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Smoking cessation

Tobacco Control Plan could be hindered by public health cuts

Department of Health calls for the first smoke-free generation and for a decrease in the smoking rate among adults under the Tobacco Control Plan but repeated cuts to local authority public health budgets have seen provision of stop smoking services slashed.

No smoking sign at NHS St Thomas's Hospital in London

Source: Mark Richardson / Alamy Stock Photo

Department of Health calls for the first smoke-free generation under the new Tobacco Control Plan, but cuts to local authority public health budgets have seen provision of stop smoking services slashed.

The government has pledged to cut the smoking rate among adults in England by almost a quarter, nearly halve the smoking in pregnancy rate and cut the proportion of teens who smoke regularly even more dramatically within just five years under its new Tobacco Control Plan[1].

To achieve these goals, all health professionals will have access to training on how to help patients — especially patients in mental health services — to quit smoking. And NHS trusts will encourage smokers using, visiting and working in the NHS to quit, with the goal of creating a smoke-free NHS by 2020.

Links to stop smoking services will be promoted across the health and care system, and there will be full implementation of all relevant NICE guidelines by 2022.

Smokers who do not quit will be encouraged to use less harmful nicotine products such as e-cigarettes, including in the workplace and public places. In line with this, Public Health England has produced guidance for employers and organisations emphasising that e-cigarette use is not covered by smoke-free legislation and should not routinely be included in the requirements of an organisation’s smoke-free policy.

While stop smoking services have proved very effective in supporting quitting — since 2011–2012 the number of people setting a quit date has fallen — repeated cuts to local authority public health budgets have seen provision of stop-smoking services slashed, and a recently published King’s Fund analysis has said they are likely to be cut by a further 10–20% this year.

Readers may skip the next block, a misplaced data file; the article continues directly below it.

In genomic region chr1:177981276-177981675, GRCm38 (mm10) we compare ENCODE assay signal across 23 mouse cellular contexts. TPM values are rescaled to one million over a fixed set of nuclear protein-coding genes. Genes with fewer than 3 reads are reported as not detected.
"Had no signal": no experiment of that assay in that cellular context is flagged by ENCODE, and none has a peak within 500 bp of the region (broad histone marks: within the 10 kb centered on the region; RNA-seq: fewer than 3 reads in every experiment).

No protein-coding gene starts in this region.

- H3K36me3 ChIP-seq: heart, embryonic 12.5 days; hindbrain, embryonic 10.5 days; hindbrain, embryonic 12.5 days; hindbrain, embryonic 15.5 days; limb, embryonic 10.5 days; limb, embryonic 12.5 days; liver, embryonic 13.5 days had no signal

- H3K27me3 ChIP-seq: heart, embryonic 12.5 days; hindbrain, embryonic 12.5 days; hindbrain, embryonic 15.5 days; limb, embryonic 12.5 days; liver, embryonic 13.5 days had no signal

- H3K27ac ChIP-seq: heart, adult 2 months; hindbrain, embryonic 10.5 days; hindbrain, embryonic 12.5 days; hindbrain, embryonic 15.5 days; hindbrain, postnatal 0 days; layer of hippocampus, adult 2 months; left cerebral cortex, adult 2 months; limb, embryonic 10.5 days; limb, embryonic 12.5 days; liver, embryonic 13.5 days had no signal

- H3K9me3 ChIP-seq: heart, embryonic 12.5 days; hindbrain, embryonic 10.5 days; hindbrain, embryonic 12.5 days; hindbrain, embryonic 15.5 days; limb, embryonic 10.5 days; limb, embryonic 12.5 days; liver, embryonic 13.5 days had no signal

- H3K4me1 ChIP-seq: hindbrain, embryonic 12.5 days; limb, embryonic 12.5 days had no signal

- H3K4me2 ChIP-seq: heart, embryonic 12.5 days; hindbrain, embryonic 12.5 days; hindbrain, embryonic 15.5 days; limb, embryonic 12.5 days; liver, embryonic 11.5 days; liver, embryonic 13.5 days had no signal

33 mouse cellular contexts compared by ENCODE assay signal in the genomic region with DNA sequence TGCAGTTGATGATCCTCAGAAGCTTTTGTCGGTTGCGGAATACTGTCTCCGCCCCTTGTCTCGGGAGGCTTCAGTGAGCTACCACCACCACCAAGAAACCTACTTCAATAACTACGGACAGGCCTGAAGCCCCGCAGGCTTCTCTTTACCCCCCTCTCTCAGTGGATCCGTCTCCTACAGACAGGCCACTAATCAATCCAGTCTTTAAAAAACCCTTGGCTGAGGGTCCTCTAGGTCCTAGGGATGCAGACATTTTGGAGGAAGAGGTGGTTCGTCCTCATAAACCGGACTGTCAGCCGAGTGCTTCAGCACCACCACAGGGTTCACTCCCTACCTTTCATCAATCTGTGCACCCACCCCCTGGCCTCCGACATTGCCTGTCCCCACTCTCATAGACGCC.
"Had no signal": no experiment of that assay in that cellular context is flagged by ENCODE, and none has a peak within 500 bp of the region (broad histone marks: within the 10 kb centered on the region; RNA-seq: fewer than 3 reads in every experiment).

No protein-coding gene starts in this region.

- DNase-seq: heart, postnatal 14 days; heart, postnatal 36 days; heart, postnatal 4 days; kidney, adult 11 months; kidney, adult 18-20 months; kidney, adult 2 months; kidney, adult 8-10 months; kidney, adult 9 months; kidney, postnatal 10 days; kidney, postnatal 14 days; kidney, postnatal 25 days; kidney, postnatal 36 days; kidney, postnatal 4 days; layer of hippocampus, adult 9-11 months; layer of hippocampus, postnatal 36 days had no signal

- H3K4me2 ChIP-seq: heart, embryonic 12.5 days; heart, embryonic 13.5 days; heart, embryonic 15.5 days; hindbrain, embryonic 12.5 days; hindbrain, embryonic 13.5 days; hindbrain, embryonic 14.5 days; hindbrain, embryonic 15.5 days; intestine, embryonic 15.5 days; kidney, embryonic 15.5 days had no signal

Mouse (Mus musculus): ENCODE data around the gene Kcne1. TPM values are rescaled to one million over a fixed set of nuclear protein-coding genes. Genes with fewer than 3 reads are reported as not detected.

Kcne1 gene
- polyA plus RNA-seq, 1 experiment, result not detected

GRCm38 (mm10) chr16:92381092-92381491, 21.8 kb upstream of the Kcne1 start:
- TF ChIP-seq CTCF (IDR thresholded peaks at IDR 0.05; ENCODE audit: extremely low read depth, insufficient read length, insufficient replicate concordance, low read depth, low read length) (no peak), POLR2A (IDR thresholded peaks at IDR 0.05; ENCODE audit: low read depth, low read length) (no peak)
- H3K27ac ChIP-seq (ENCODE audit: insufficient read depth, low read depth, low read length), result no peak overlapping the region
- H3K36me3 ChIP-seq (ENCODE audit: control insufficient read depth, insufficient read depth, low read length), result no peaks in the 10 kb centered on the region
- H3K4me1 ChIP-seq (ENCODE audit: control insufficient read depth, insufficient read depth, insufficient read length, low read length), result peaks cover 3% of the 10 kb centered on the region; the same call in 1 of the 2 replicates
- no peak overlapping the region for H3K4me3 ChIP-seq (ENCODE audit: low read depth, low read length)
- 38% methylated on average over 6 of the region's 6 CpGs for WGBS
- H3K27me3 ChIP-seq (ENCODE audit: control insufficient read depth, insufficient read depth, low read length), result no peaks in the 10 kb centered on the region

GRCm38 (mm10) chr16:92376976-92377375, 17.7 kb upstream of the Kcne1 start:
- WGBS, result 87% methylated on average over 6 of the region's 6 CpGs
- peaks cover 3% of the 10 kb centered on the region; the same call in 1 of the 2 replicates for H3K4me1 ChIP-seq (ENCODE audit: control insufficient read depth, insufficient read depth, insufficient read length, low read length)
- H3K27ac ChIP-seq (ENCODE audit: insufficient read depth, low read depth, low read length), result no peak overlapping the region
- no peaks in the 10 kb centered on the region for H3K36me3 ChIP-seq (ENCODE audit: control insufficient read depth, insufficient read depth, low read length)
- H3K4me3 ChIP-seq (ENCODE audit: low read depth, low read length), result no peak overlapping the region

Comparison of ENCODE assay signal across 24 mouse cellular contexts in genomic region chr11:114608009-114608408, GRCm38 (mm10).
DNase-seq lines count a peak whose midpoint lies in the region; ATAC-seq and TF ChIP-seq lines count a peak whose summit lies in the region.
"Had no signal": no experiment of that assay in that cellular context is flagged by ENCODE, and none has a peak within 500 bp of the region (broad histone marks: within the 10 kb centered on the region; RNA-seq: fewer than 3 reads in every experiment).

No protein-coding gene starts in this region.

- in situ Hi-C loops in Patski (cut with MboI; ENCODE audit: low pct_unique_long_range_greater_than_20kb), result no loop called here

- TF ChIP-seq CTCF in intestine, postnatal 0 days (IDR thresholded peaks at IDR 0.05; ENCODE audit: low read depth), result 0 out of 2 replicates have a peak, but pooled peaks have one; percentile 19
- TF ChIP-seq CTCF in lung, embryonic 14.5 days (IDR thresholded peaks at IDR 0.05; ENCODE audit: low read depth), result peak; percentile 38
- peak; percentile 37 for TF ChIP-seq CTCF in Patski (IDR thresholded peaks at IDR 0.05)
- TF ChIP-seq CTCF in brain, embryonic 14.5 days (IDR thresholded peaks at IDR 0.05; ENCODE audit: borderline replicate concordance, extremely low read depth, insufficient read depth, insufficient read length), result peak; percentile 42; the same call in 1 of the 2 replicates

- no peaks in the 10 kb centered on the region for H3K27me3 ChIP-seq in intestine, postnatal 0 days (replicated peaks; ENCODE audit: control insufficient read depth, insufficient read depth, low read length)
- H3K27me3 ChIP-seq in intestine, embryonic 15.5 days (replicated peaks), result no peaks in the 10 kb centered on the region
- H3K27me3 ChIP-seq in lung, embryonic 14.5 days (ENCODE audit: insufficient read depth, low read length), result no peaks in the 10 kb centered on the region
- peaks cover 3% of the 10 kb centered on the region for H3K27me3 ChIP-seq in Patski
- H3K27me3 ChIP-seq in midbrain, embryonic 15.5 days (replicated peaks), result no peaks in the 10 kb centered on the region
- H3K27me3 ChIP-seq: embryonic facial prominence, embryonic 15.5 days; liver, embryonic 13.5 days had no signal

Specifically, the Tobacco Control Plan commits to cutting the smoking rate among adults from 15.5% to 12% by 2022, cutting the smoking in pregnancy rate from 10.5% to 6% or less, and reducing the number of 15-year-olds who smoke regularly from 8% to no more than 3% to create what the Department of Health calls the ‘first smoke-free generation’.

No extra funding

But it does not come with any promise of additional funding. The government says it wants to see “local areas working together to explore if regional and cross-regional approaches could offer a greater return on investment”.

The public health budget in England is held by local authorities, and the Local Government Association’s chair, Izzi Seccombe, said financial cuts will make the plan difficult to implement.

“This is made all the more difficult by the Government’s reductions to the public health budget, which councils use to fund smoking cessation services,” she said.

The Pharmaceutical Services Negotiating Committee (PSNC) does not hold comprehensive data on locally commissioned smoking cessation services, but it said it was aware of 32 active nicotine replacement and/or Champix voucher schemes and 91 active stop smoking services commissioned from pharmacies.

PSNC director of NHS Services, Alastair Buxton, said: “Within the past year, we have noticed an increase in the number of public health services being decommissioned by local authorities, with smoking cessation services being the most affected. The squeeze on local government budgets is clearly having a detrimental impact on the provision of public health services to local communities, including those provided by pharmacy teams.

Areas where pharmacy services have been decommissioned since autumn last year include Lewisham, Leicestershire and Rutland, South Staffordshire, and Cheshire and Wirral. 

Citation: The Pharmaceutical Journal URI: 20203237

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